Prof. Efraim Inbar: It is too soon to call this an escalation.
by Keren Setton
Experts say internal Palestinian politics play a big role in tensions which have been rising in Israel and the Palestinian territories in recent days in a wave of violence.
After two deadly shootings carried out by Palestinian militants, Israeli forces began a crackdown in the West Bank which included a military incursion into the city of Ramallah.
On Thursday, two Israeli soldiers were killed in what Israel says was a shooting attack carried out by Islamic Hamas movement militants.
The two were shot dead outside the outpost Givat Asaf, northeast of Ramallah.
It was the second drive-by shooting occurred last week. The first resulted in the death of a four-day-old Israeli baby who was delivered prematurely after his pregnant mother was severely wounded in the attack.
Clashes ensued later between Israeli forces and Palestinian youths resulted in the death of a Palestinian protestor.
According to the Israeli Defense Forces (IDF), dozens of suspected terrorists were arrested throughout the West Bank and brought to Israel for interrogation in recent days.
“It is too soon to call this an escalation,” said Efraim Inbar, president of the Jerusalem Institute for Strategic Studies.
“People are trying to make political profit from the situation,” Inbar added.
Indeed, it was the first time in a long while in which right-wing Israelis demonstrated in front of the home of Israeli Prime Minister Benjamin Netanyahu.
Hundreds of protestors called for the resignation of Netanyahu who they believe is not responding harshly enough towards the Palestinians.
“We are done being quiet,” they chanted, as some burnt posters of Palestinian President Mahmoud Abbas.
Tensions in the West Bank came after Israel’s border with Gaza has been relatively calm in recent weeks.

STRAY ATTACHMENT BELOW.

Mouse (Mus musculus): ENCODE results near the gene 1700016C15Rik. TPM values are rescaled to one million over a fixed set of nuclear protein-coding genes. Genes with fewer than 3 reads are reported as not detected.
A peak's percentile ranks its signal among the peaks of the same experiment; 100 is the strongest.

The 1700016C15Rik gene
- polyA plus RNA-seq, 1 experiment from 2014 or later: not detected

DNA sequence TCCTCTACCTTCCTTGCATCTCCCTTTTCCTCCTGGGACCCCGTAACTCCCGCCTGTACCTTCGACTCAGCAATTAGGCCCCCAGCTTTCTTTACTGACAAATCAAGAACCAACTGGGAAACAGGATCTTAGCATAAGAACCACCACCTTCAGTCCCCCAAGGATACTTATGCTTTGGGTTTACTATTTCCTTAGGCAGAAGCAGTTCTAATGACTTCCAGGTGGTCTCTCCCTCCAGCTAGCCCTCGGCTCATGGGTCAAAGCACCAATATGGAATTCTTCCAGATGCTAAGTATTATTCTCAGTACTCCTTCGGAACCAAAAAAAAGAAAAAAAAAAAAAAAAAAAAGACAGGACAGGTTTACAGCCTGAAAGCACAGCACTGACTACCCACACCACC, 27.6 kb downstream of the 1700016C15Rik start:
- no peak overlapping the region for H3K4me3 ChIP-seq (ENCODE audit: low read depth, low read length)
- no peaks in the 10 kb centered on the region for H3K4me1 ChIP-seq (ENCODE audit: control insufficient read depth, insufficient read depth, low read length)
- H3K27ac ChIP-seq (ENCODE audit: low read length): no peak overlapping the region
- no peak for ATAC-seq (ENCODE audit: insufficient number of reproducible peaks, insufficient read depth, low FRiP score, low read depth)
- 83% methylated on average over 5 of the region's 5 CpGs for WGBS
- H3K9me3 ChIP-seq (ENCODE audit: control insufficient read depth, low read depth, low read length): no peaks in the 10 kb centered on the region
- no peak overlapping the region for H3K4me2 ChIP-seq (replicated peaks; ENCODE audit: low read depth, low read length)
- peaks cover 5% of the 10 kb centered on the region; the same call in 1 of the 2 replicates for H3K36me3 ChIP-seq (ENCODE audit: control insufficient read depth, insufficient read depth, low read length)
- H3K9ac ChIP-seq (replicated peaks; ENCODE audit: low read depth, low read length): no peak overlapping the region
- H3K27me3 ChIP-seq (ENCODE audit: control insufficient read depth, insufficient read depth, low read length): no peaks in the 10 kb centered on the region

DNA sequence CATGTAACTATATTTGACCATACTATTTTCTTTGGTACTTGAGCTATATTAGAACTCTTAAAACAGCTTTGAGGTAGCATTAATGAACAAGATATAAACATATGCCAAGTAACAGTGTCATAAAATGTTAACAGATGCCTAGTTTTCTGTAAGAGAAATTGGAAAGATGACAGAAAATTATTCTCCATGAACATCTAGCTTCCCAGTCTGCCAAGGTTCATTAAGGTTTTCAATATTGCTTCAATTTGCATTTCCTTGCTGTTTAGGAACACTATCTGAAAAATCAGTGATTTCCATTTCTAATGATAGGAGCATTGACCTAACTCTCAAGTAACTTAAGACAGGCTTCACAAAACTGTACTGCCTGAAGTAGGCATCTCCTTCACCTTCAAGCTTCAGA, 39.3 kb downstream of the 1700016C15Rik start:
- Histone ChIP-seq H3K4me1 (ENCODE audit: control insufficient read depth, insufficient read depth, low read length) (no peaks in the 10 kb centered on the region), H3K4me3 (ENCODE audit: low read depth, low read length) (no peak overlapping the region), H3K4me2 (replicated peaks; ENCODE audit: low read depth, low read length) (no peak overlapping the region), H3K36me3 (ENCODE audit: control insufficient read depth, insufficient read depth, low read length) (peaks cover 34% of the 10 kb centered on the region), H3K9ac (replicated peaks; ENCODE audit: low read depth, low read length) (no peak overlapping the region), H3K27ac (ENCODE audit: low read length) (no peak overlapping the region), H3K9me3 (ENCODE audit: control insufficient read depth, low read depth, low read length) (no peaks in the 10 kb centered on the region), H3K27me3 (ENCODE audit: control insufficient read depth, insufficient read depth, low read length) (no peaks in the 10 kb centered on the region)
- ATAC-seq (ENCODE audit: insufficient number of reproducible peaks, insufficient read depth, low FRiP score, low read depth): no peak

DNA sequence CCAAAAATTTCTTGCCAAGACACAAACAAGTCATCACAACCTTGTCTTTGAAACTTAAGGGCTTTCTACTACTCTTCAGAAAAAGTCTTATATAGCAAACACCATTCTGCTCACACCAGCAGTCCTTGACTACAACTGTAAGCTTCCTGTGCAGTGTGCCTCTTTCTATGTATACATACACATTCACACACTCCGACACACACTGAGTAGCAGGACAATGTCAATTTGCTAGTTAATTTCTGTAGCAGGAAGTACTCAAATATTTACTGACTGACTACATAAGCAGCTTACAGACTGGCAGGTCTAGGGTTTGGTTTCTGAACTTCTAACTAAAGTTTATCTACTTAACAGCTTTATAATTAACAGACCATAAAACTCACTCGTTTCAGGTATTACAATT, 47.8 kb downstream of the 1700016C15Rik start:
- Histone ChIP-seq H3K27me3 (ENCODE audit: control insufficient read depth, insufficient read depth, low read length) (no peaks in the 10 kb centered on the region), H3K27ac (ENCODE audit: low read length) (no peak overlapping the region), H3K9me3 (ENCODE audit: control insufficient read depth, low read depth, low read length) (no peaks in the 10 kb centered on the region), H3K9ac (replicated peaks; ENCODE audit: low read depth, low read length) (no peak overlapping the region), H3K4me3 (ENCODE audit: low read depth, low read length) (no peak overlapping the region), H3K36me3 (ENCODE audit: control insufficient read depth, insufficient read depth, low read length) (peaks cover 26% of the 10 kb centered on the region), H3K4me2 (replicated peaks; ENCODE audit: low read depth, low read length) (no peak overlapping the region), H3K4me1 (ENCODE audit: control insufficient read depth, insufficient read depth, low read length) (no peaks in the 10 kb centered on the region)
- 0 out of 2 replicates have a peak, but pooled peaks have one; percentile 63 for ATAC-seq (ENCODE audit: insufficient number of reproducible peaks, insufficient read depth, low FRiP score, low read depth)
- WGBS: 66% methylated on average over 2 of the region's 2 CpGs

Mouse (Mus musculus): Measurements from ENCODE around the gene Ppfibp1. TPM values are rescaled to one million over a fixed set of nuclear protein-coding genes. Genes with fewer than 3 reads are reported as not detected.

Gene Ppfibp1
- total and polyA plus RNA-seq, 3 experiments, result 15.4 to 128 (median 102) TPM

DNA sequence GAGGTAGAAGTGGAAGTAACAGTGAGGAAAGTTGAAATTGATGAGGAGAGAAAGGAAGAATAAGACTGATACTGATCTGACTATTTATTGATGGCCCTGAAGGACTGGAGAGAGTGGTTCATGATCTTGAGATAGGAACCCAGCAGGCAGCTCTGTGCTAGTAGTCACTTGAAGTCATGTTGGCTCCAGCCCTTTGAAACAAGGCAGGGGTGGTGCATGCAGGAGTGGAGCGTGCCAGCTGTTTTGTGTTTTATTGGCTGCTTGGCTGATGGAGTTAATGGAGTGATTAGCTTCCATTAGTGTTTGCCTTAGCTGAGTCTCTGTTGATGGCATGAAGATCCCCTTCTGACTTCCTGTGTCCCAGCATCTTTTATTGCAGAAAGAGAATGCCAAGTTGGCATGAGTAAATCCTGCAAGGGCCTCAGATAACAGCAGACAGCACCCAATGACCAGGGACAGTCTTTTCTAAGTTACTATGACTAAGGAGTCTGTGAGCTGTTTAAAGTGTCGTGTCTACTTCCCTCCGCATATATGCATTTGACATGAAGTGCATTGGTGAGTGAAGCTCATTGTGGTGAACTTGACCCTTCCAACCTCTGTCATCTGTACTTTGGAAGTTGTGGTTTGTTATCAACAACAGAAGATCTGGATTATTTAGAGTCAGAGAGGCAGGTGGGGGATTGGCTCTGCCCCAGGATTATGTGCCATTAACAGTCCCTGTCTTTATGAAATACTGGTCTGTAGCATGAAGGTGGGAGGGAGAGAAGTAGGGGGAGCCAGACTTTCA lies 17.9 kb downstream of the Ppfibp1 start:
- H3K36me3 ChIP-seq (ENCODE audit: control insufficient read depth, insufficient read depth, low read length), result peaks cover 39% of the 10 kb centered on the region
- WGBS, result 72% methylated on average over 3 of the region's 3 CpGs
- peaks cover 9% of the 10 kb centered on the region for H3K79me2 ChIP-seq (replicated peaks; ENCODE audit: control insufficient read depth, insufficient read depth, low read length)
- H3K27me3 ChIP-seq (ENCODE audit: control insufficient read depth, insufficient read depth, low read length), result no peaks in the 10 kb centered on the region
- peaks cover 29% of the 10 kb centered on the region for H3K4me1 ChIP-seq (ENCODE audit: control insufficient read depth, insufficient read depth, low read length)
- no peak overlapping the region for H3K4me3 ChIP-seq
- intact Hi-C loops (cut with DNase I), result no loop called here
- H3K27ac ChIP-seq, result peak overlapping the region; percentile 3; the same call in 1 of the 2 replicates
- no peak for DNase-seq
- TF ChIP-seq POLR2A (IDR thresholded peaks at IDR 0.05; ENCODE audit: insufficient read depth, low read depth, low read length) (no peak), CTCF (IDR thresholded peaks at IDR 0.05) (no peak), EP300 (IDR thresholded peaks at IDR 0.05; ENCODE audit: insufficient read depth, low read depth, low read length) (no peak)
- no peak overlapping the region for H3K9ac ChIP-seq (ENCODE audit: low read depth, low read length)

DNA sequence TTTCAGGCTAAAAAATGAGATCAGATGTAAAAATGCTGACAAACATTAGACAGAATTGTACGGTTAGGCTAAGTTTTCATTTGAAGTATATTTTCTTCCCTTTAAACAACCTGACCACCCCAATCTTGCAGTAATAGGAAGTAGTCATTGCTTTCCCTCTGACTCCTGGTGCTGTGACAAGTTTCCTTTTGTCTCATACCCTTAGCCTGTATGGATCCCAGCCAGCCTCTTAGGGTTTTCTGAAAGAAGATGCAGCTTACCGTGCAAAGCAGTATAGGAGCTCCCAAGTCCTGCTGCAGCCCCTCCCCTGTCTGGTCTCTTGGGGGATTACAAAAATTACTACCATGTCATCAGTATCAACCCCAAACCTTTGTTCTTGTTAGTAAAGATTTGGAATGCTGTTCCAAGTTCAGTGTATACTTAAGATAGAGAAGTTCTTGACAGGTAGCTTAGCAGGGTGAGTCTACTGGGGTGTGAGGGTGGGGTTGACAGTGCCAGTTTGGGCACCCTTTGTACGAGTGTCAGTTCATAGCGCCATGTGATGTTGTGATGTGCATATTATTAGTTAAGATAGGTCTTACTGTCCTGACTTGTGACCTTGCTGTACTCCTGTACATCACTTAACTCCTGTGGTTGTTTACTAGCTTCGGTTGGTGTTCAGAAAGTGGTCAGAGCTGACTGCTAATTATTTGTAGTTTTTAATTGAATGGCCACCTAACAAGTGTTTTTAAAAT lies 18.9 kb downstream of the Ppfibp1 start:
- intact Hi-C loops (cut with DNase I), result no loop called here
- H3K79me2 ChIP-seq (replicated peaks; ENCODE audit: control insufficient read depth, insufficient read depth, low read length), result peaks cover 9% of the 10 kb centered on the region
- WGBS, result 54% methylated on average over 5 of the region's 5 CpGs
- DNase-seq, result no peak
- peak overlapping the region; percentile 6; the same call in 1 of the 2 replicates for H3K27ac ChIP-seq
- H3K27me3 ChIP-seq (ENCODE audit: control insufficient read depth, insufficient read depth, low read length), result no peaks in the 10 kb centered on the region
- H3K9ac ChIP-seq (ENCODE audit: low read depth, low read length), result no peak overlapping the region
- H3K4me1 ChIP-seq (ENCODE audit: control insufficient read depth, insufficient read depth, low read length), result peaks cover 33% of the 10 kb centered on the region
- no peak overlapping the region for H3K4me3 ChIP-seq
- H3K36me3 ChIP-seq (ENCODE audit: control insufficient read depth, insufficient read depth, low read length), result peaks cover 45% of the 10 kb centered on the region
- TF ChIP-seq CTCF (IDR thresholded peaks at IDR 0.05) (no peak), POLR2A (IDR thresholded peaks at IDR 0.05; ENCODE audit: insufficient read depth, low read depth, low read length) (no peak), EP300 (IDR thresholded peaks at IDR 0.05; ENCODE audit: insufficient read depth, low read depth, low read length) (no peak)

Abbas, who fears Hamas will be strengthened in the West Bank at his expense, finds himself in a difficult position.
He maintains security cooperation with Israeli forces, but has been fighting an image of collaboration with Israel that has borne little fruit for him so far.
“Hamas is also trying to operate against the Palestinian Authority (PA). This is a constant struggle,” Inbar told Xinhua.
The rivalry between Hamas and Abbas’ Fatah Party reached its peak in 2007, when Hamas violently took over the Gaza Strip from the hands of the Fatah. Since then, attempts on reconciliation have failed.
In recent years, Netanyahu’s government has been seen as more responsive to Hamas’ violence, especially in Gaza, than to Abbas’ attempts to make non-violent moves on the international diplomatic scene.
While Abbas has challenged Israel diplomatically, Netanyahu has all but shunned him.
Pictures of cash loaded suitcases flowing into Gaza through Israeli-controlled crossings in recent weeks are a signal to Palestinians in the West Bank that Israel is determined to ensure the survival of Hamas rule in Gaza.
The scenes of Israeli forces entering Ramallah, the hub of Palestinian governance and commerce, have not been seen in years.
“This was a harsh move on Israel’s part,” said Ronit Marzan, a researcher of Palestinian society and politics from the University of Haifa.
“The big question remains whether the PA will allow the armed militias of the Fatah to begin acting out against Israel. This will be a different ballgame,” Marzan told Xinhua.
“The PA is currently fighting for its political relevance and survival,” according to Marzan, who believes the PA will go to great lengths to curb Hamas in the West Bank in order to maintain its rule.
“The PA is a strategic asset to Israel,” she added.
Scenes of Israeli forces raiding shops and homes in the heartland of the PA are a difficult pill to swallow, even for supporters of Abbas’ more moderate line.
“Israel needs to stop weakening the PA…the weaker the PA will be, the less control it will have on its people and we will see more and more attacks against Israelis,” said Marzan.
The cycle needs to be broken: militant attacks in the West Bank that result in Israeli punishment towards the PA, weakening it and strengthening the Hamas which does not recognize Israel’s right to exist.
It is a complex situation with no apparent winners and so far, all sides are losing.